Sousa is able to transition from the 1950s to the modern era without ageing because he time travels. He skips over all those decades instead of living through them. With time travel, all things are possible - with time travel, you can skip entire decades in a matter of seconds. That's what the team do in S7. They jump back in time to the 1930s in pursuit of the alien time travellers (who want to prevent SHIELD ever existing, and also conquer the Earth) and then follow them forward through time in a series of skips, jumping from one era to another. They pick up Sousa in 1955 along the way, removing him from the moment of his own death because they hate the idea of just standing back to watch it happen, and then take him forward through time with them, jumping to the 70s, then the 80s, and finally back to their own era. From their point of view, no more than a few weeks have passed, depending on how long they spent in each era (sometimes days, sometimes only hours) and they jumped over entire decades at a time. The time jumps themselves take a matter of seconds, over in a flash.

Daisy Johnson was called Skye in the first two seasons, when she didn't know where she came from or who she was, having grown up in the care system with no record of how she came to be there. She learned her true identity at the end of S2 and from then on adopted the name her parents originally gave her.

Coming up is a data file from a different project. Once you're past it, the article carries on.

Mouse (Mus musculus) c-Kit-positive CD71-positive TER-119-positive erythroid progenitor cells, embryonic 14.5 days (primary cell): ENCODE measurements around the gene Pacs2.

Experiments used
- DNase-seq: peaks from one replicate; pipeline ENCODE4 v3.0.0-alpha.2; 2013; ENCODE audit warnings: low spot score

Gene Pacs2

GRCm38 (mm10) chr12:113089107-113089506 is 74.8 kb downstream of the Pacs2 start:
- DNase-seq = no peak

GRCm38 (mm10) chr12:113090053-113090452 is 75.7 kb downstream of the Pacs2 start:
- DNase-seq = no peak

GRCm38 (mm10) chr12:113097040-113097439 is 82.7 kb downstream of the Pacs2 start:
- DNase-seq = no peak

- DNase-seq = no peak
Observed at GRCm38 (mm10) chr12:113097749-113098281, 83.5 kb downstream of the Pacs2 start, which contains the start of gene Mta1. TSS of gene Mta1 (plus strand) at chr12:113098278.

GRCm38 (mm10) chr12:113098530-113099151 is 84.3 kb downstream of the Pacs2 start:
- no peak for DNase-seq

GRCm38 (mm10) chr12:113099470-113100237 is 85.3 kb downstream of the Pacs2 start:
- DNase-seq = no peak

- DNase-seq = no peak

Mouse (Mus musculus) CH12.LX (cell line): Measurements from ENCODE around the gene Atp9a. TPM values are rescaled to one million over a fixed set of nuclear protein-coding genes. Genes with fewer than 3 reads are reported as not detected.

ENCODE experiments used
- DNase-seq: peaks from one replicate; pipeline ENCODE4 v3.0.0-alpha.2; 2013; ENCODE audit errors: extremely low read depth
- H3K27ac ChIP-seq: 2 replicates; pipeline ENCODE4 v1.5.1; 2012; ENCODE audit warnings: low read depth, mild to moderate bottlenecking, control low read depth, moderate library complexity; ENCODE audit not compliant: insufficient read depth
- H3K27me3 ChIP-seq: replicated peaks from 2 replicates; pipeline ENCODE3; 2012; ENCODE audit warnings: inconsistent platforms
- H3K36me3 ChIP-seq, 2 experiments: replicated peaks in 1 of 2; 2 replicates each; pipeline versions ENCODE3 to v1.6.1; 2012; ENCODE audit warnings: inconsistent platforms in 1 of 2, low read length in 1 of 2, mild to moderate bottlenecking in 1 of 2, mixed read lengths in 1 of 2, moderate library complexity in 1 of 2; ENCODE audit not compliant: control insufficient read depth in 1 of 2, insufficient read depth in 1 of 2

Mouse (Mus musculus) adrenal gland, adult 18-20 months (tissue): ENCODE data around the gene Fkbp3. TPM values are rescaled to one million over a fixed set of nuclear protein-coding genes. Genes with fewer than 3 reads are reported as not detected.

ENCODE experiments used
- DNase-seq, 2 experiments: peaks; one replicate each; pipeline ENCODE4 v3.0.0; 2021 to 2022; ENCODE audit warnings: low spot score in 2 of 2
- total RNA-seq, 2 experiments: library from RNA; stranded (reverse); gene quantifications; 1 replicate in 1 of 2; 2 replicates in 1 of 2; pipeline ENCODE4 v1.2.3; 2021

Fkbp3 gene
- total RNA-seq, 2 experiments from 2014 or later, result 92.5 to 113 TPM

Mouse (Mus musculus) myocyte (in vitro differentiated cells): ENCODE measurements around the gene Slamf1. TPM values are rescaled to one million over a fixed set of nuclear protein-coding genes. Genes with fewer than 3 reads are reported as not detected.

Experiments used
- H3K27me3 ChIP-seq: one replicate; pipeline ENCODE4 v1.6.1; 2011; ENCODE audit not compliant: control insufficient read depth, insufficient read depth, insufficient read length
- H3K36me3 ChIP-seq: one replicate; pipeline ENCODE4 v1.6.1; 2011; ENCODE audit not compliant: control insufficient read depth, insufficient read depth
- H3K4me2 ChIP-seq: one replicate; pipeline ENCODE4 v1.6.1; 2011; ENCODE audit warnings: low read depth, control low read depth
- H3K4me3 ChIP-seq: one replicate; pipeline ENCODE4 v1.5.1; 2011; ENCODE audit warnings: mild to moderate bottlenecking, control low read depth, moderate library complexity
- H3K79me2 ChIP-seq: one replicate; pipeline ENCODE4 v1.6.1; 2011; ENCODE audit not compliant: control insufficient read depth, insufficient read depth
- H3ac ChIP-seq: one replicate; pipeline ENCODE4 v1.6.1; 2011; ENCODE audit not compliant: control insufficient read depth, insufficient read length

So when I said it was fascinating to go back to Agent Carter with the benefit of hindsight, that's what I meant: Agent Carter ends with Peggy and Daniel just getting together, sharing their first kiss. But Endgame told us that Captain America later travelled back in time to reunite with Peggy, so we know from that that she and Daniel didn't stay together, that the happy ending the show gave them didn't last.

Agents of SHIELD picks up the story for Daniel a bit later again, and gives him an alternate happy ending with another very strong, determined and capable woman (and it's worth watching AOS S7 just to see how happy those two dorks make each other, polar opposites though they are).